Just a small aside: LTC Crider and his battalion were serious contributors to success in Iraq.  I got e-mails from LTC Crider about his struggles with Iraqi bureaucracy on behalf of Bishop, even after he went home to America.  I’d seen this LTC Crider go to bat for Iraqis over and over again in Iraq.  In just one example, Crider and his staff waded for months through the Iraqi legal labyrinth to try to free a man who had been wrongfully detained for a bombing he could not have committed; the bombing had never occurred.  Crider and his battalion were welcome fixtures in that neighborhood, because he and his men had brought peace and serenity to a place that had previously been one of the most perilous places in Iraq.  The last time I was there, I walked around with no body armor or helmet, and bought popcorn on the street.  (I was just there again on about November 15; the progress continues without violence.)

I heard that many Iraqis cried when 1-4 redeployed to America.  One captain had even been offered a home if he would come back to live in the neighborhood.  The captain knew how to get things done, while still making the time to learn the names of every kid there.  And he knew their mothers and fathers, too.  But that was it; 1-4 went home and Bishop was left behind, with his family scattered by the war.
His father died in July 2007, his mother and two sisters still live in Baghdad, his brother in Kirkuk, and another sister in Syria.
LTC Crider and others struggled…and struggled…and finally succeeded.  On November 6, 2008, Bishop emigrated to America, landing in [Nashville], Tennessee along with his wife, Alyaa (who is carrying their second child), and their son, Mustafa.  And the amazing 1-4 Cav keeps winning battles, without firing a shot, long after leaving the war.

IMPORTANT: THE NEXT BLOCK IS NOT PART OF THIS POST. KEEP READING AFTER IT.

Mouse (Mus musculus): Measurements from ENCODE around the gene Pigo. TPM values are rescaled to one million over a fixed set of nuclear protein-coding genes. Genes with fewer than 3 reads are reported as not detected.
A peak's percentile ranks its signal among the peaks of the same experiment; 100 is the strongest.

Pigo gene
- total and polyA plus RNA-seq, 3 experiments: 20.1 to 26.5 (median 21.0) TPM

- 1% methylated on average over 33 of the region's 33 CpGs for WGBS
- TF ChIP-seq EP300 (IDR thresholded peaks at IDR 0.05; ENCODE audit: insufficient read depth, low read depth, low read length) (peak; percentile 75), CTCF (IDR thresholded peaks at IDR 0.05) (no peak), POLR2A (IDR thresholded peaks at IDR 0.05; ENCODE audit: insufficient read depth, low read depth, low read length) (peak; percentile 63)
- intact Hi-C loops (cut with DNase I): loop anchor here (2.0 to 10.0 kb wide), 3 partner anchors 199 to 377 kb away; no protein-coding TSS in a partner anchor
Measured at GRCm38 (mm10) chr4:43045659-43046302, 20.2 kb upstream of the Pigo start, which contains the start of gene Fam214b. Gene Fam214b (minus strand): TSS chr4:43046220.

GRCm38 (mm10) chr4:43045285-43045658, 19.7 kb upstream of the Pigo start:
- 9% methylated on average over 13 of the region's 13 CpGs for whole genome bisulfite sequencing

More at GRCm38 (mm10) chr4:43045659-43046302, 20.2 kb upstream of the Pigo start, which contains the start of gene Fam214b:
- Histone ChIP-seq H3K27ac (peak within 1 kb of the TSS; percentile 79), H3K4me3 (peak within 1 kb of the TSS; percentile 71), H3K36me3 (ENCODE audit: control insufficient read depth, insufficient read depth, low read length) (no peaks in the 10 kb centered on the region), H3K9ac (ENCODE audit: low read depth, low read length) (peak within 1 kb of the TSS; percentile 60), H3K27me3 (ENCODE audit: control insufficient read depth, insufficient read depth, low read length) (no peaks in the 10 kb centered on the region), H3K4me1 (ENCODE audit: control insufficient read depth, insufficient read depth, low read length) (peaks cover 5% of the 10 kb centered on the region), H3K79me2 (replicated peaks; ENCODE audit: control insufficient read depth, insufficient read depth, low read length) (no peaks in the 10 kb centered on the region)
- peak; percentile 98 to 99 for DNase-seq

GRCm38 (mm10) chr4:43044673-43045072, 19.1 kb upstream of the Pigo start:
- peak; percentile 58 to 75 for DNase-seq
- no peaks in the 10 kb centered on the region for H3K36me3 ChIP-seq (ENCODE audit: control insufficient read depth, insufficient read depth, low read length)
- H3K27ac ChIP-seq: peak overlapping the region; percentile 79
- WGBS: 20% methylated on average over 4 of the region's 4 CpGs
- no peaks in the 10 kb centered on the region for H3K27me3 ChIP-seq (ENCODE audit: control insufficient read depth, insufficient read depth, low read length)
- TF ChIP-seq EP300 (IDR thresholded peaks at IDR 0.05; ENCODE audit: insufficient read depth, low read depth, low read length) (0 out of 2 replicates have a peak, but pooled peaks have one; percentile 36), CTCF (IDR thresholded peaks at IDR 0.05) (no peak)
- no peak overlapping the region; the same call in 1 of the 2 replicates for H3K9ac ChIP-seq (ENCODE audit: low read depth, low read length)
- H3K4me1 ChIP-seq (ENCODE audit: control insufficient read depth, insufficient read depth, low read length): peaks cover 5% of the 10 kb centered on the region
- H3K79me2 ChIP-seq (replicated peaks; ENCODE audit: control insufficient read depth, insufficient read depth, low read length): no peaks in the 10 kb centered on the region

So now, Bashar is no longer “Bishop,” and he has begun an American life, with the many ups and downs we all have to face.  His next fight is to find a job in our troubled economy and overcome a high-voltage dose of culture shock.  He will come to understand that our culture is just as complicated as the one he left behind – but without the violence, threats and scars of war.

Many people have welcomed him to America.  I think Bashar can be of particular value to America at this time, simply by getting on the radio stations and talking to reporters and telling his story – the story of Iraq –  and showing people how it really is over here.  (I write this from Iraq.)  Perhaps he can explain why many of us think that it was all worth it.  I asked Bashar if I could publish his e-mail address, and he agreed.

This is not just a happy ending, but a happy beginning.  Please welcome this new family to America and pass this story to your local papers and radio stations.  Ask them to talk with a real Iraqi who just got here.  People need to know what happened in Iraq.   

Bashar can be reached at:


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Michael Yon

Michael Yon is America's most experienced combat correspondent. He has traveled or worked in 82 countries, including various wars and conflicts.